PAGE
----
Forum for Science, Industry and Business

Sponsored by:     3M 
Search our Site:


UIC researchers create tissue-engineered joint from stem cells


Researchers at the University of Illinois at Chicago have successfully turned adult stem cells into bone and cartilage, forming the ball structure of a joint found in the human jaw with its characteristic shape and tissue composition.

Tested so far only in animals, the tissue-engineering procedure to create a human-shaped articular condyle could be used one day to regenerate the ball structure of joints in the jaw, knee and hip that have been lost to injury or diseases such as arthritis.

"This represents the first time a human-shaped articular condyle with both cartilage- and bone-like tissues was grown from a single population of adult stem cells," said Jeremy Mao, director of the tissue engineering laboratory at UIC and associate professor of bioengineering and orthodontics.

"Our ultimate goal is to create a condyle that is biologically viable -- a living tissue construct that integrates with existing bone and functions like the natural joint."

To create the articular condyle, Mao and Adel Alhadlaq, a doctoral student in anatomy and cell biology, used adult mesenchymal stem cells taken from the bone marrow of rats. Bone marrow is the inner, spongy tissue of long bones like the femur and tibia, the leg bones.

Under certain conditions, mesenchymal stem cells, present in a number of adult tissues, can potentially differentiate into virtually any kind of connective tissue -- including tendons, skeletal muscle, teeth, ligaments, cartilage and bone.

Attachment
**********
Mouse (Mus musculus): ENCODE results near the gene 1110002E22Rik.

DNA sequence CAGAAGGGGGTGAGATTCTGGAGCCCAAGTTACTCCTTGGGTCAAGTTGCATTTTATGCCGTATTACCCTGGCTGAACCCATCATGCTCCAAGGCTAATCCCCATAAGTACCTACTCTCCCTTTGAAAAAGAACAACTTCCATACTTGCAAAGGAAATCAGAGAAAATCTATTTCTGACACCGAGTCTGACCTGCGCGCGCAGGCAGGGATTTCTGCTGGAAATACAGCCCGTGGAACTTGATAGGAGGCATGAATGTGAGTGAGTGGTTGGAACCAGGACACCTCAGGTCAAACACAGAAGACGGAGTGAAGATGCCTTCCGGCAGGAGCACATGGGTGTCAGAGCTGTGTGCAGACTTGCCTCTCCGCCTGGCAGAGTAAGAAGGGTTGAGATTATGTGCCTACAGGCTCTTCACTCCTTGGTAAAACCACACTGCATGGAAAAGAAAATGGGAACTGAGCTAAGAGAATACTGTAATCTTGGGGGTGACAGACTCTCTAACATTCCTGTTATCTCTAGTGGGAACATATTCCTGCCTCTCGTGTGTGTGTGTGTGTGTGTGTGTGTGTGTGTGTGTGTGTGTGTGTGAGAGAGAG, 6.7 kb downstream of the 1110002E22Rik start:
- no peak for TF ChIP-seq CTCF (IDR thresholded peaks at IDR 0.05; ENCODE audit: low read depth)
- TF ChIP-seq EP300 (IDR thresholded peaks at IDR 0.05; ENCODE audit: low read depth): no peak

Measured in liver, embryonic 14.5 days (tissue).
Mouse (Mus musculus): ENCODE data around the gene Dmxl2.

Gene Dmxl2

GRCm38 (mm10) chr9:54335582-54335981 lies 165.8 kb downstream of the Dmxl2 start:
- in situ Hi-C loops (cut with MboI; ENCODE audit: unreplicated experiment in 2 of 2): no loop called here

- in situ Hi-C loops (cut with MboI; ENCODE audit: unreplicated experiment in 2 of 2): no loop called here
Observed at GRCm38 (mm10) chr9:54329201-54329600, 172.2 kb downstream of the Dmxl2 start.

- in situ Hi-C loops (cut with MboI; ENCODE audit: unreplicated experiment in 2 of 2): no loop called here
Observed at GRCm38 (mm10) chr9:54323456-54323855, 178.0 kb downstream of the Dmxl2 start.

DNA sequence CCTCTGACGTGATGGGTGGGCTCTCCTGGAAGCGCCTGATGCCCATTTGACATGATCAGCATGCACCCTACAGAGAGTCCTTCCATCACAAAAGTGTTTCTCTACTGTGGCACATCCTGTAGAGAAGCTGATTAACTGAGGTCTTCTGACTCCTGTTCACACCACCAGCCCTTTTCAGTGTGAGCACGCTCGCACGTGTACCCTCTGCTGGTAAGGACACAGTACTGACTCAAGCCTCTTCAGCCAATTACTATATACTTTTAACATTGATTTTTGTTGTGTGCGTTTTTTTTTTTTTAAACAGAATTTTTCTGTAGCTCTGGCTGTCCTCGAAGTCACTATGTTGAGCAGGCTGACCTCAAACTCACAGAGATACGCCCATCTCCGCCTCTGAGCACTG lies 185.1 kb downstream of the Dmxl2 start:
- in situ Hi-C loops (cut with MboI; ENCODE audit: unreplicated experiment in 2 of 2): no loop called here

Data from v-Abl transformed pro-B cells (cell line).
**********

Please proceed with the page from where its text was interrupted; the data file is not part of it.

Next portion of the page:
Using chemical substances and growth factors, the scientists induced the adult stem cells to develop into cells capable of producing cartilage and bone.

The cells were then stratified into two integrated layers, encapsulated in a biocompatible gel-like material, and shaped into an articular condyle using a mold made from the temporomandibular or jaw joint of a human cadaver.

After several weeks, Mao and his colleagues found that the tissue-engineered structures retained the molded shape of the human mandibular condyle, with bone-like tissue underneath and a layer of cartilage-like tissue on top -- an arrangement similar to that of a natural articular condyle.

Moreover, multiple tests confirmed that the newly grown tissues were indeed bone and cartilage, having the characteristic microscopic components: for bone, a matrix of collagen with deposits of calcium salts, and for cartilage, collagen and large amounts of substances called proteoglycans.

Mao stressed that much additional work is needed before tissue-engineered condyles are ready for therapeutic use in patients suffering from osteoarthritis, rheumatoid arthritis, injuries or congenital anomalies.

Nevertheless, he believes that with further refinements, the procedure could one day be adopted for total hip and knee replacements.

"Our findings represent a proof of concept for further development of tissue-engineered condyles," Mao said.

The first in a series of reports on the tissue-engineered articular condyle will be published as a rapid communication in the December issue of the Journal of Dental Research.

Mao’s tissue engineering laboratory is funded by multiple grants from the National Institutes of Health and the Whitaker Foundation.

For more information about UIC, visit

Sharon Butler | EurekAlert!